Quote of the week

As seductive as certain perspectives of international law may appear to those who disagree with the outcome of the interpretative exercise conducted by this Court in the contempt judgment, sight must not be lost of the proper place of international law, especially in respect of an application for rescission. The approach that my Brother adopts may be apposite in the context of an appeal, where a court is enjoined to consider whether the court a quo erred in its interpretation of the law. Although it should be clear by now, I shall repeat it once more: this is not an appeal, for this Court’s orders are not appealable. I am deeply concerned that seeking to rely on articles of the ICCPR as a basis for rescission constitutes nothing more than sophistry.

Khampepe J
Zuma v Secretary of the Judicial Commission of Inquiry into Allegations of State Capture, Corruption and Fraud in the Public Sector Including Organs of State and Others (CCT 52/21) [2021] ZACC 28 (17 September 2021)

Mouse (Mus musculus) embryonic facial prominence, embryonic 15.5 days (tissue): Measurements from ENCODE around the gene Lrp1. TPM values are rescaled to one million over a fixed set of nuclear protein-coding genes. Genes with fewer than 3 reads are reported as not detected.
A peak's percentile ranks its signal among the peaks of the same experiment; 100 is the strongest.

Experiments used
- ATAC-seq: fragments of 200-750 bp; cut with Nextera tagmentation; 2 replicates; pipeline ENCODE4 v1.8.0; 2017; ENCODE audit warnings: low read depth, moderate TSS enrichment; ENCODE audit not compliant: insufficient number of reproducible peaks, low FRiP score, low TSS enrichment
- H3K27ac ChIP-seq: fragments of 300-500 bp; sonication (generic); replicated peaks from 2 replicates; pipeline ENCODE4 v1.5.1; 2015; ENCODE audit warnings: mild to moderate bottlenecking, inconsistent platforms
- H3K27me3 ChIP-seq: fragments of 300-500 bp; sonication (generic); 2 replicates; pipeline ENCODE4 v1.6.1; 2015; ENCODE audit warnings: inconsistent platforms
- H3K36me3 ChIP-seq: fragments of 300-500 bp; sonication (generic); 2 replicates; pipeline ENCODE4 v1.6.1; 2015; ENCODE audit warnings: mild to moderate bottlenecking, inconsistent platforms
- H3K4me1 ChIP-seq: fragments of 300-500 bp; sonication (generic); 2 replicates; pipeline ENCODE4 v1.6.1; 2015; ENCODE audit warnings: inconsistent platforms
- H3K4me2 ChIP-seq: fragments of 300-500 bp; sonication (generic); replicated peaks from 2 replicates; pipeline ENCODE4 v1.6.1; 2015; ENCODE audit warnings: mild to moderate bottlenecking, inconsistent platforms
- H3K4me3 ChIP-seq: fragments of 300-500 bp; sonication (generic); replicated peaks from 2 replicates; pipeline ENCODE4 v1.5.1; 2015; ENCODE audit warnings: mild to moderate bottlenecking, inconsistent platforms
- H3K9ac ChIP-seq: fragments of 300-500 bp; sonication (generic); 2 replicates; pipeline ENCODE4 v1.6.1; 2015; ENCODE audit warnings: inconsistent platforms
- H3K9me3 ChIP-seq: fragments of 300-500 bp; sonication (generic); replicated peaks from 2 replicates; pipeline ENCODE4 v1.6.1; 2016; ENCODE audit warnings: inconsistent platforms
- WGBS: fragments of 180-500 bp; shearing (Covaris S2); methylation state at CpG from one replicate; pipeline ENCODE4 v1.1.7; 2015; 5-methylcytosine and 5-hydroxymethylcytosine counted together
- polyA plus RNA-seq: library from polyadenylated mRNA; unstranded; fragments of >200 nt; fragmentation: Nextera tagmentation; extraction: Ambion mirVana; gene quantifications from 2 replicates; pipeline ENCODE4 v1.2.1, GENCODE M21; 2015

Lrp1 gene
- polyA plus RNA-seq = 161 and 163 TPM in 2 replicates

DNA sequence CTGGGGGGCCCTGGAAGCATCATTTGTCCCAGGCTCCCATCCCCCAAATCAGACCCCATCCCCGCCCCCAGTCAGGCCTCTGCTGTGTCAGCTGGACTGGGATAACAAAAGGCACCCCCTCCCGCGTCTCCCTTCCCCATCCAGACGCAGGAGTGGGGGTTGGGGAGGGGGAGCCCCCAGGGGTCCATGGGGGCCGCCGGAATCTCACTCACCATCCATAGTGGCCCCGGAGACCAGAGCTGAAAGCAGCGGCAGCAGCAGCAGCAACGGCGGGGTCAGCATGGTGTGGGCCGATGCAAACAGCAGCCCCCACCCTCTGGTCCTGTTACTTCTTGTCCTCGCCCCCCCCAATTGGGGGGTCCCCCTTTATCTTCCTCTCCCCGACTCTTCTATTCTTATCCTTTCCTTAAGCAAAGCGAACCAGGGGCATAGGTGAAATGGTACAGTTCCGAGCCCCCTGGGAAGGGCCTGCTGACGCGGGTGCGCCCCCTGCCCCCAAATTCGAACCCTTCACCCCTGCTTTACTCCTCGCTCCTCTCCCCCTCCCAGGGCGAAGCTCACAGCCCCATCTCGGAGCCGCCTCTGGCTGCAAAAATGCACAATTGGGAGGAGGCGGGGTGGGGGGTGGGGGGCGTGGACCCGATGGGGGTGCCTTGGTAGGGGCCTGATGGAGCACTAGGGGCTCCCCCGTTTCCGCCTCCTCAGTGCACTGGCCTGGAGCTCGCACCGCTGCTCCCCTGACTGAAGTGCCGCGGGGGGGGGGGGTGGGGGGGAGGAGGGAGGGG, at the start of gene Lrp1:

9 March 2007

Taking political accountability too far?

US newspapers revealed this week that Democratic presidential candidate Barack Obama, failed to pay parking tickets worth $375 while he was a student at Harvard law school. He paid the tickets two weeks before he officially launched his presidential campaign.

Now its front page news in every newspaper in America. Is it only me, or is this taking accountability a bit too far. Imagine South African newspapers had to publish such detailed allegations about politicians. There will be no space for stories on crime.

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